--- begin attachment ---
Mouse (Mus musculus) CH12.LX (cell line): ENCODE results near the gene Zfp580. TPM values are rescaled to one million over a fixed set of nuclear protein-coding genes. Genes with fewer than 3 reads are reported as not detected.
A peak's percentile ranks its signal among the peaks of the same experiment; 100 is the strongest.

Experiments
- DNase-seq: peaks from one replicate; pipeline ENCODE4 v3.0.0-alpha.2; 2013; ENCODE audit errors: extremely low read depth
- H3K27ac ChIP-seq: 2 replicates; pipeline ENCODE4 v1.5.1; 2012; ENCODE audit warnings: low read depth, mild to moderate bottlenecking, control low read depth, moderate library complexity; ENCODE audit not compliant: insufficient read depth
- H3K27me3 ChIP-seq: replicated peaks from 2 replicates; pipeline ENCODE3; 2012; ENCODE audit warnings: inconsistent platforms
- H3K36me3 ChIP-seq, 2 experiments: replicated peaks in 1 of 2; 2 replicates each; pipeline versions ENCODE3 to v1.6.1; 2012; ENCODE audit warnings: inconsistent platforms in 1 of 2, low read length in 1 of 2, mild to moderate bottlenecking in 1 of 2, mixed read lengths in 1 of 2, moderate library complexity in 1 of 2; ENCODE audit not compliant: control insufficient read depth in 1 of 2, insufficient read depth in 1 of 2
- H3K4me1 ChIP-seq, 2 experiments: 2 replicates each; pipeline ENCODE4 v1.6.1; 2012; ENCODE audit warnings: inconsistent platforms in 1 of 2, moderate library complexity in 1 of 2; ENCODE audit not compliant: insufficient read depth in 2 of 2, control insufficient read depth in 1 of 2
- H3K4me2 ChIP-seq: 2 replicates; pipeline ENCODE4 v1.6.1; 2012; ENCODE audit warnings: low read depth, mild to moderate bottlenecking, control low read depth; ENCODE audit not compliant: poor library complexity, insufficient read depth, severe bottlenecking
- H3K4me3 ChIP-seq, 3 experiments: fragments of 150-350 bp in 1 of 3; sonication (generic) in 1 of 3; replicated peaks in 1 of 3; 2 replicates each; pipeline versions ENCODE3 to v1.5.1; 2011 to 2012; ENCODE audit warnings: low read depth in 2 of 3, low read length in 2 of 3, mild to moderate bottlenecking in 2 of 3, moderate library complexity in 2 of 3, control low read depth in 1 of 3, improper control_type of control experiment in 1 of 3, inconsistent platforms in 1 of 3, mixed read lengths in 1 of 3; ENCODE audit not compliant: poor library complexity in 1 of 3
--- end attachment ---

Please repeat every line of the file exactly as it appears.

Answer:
Mouse (Mus musculus) CH12.LX (cell line): ENCODE results near the gene Zfp580. TPM values are rescaled to one million over a fixed set of nuclear protein-coding genes. Genes with fewer than 3 reads are reported as not detected.
A peak's percentile ranks its signal among the peaks of the same experiment; 100 is the strongest.

Experiments
- DNase-seq: peaks from one replicate; pipeline ENCODE4 v3.0.0-alpha.2; 2013; ENCODE audit errors: extremely low read depth
- H3K27ac ChIP-seq: 2 replicates; pipeline ENCODE4 v1.5.1; 2012; ENCODE audit warnings: low read depth, mild to moderate bottlenecking, control low read depth, moderate library complexity; ENCODE audit not compliant: insufficient read depth
- H3K27me3 ChIP-seq: replicated peaks from 2 replicates; pipeline ENCODE3; 2012; ENCODE audit warnings: inconsistent platforms
- H3K36me3 ChIP-seq, 2 experiments: replicated peaks in 1 of 2; 2 replicates each; pipeline versions ENCODE3 to v1.6.1; 2012; ENCODE audit warnings: inconsistent platforms in 1 of 2, low read length in 1 of 2, mild to moderate bottlenecking in 1 of 2, mixed read lengths in 1 of 2, moderate library complexity in 1 of 2; ENCODE audit not compliant: control insufficient read depth in 1 of 2, insufficient read depth in 1 of 2
- H3K4me1 ChIP-seq, 2 experiments: 2 replicates each; pipeline ENCODE4 v1.6.1; 2012; ENCODE audit warnings: inconsistent platforms in 1 of 2, moderate library complexity in 1 of 2; ENCODE audit not compliant: insufficient read depth in 2 of 2, control insufficient read depth in 1 of 2
- H3K4me2 ChIP-seq: 2 replicates; pipeline ENCODE4 v1.6.1; 2012; ENCODE audit warnings: low read depth, mild to moderate bottlenecking, control low read depth; ENCODE audit not compliant: poor library complexity, insufficient read depth, severe bottlenecking
- H3K4me3 ChIP-seq, 3 experiments: fragments of 150-350 bp in 1 of 3; sonication (generic) in 1 of 3; replicated peaks in 1 of 3; 2 replicates each; pipeline versions ENCODE3 to v1.5.1; 2011 to 2012; ENCODE audit warnings: low read depth in 2 of 3, low read length in 2 of 3, mild to moderate bottlenecking in 2 of 3, moderate library complexity in 2 of 3, control low read depth in 1 of 3, improper control_type of control experiment in 1 of 3, inconsistent platforms in 1 of 3, mixed read lengths in 1 of 3; ENCODE audit not compliant: poor library complexity in 1 of 3